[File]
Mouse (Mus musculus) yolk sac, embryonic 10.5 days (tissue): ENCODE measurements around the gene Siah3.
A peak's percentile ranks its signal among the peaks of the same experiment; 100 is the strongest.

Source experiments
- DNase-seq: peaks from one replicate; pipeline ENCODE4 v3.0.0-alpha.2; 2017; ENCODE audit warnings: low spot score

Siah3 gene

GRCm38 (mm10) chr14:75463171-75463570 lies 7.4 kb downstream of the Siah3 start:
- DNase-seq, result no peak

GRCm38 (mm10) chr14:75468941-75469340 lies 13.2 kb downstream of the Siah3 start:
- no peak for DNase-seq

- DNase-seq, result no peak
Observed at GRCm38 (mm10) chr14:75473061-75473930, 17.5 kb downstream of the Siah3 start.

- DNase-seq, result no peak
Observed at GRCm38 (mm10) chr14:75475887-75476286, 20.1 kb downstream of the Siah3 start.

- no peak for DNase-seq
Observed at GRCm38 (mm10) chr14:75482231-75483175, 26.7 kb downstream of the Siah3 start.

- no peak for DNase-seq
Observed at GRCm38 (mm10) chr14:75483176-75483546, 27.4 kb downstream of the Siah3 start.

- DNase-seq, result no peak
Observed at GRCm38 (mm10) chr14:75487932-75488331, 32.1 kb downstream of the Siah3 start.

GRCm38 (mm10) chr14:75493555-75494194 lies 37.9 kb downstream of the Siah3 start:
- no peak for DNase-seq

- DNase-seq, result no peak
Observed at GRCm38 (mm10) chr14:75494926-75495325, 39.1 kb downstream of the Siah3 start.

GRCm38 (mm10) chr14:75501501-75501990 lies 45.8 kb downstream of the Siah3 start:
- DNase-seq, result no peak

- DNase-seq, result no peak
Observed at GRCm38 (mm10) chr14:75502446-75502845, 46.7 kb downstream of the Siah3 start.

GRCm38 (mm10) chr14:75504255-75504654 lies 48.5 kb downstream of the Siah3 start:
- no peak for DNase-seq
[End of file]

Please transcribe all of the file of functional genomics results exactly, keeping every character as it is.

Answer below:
Mouse (Mus musculus) yolk sac, embryonic 10.5 days (tissue): ENCODE measurements around the gene Siah3.
A peak's percentile ranks its signal among the peaks of the same experiment; 100 is the strongest.

Source experiments
- DNase-seq: peaks from one replicate; pipeline ENCODE4 v3.0.0-alpha.2; 2017; ENCODE audit warnings: low spot score

Siah3 gene

GRCm38 (mm10) chr14:75463171-75463570 lies 7.4 kb downstream of the Siah3 start:
- DNase-seq, result no peak

GRCm38 (mm10) chr14:75468941-75469340 lies 13.2 kb downstream of the Siah3 start:
- no peak for DNase-seq

- DNase-seq, result no peak
Observed at GRCm38 (mm10) chr14:75473061-75473930, 17.5 kb downstream of the Siah3 start.

- DNase-seq, result no peak
Observed at GRCm38 (mm10) chr14:75475887-75476286, 20.1 kb downstream of the Siah3 start.

- no peak for DNase-seq
Observed at GRCm38 (mm10) chr14:75482231-75483175, 26.7 kb downstream of the Siah3 start.

- no peak for DNase-seq
Observed at GRCm38 (mm10) chr14:75483176-75483546, 27.4 kb downstream of the Siah3 start.

- DNase-seq, result no peak
Observed at GRCm38 (mm10) chr14:75487932-75488331, 32.1 kb downstream of the Siah3 start.

GRCm38 (mm10) chr14:75493555-75494194 lies 37.9 kb downstream of the Siah3 start:
- no peak for DNase-seq

- DNase-seq, result no peak
Observed at GRCm38 (mm10) chr14:75494926-75495325, 39.1 kb downstream of the Siah3 start.

GRCm38 (mm10) chr14:75501501-75501990 lies 45.8 kb downstream of the Siah3 start:
- DNase-seq, result no peak

- DNase-seq, result no peak
Observed at GRCm38 (mm10) chr14:75502446-75502845, 46.7 kb downstream of the Siah3 start.

GRCm38 (mm10) chr14:75504255-75504654 lies 48.5 kb downstream of the Siah3 start:
- no peak for DNase-seq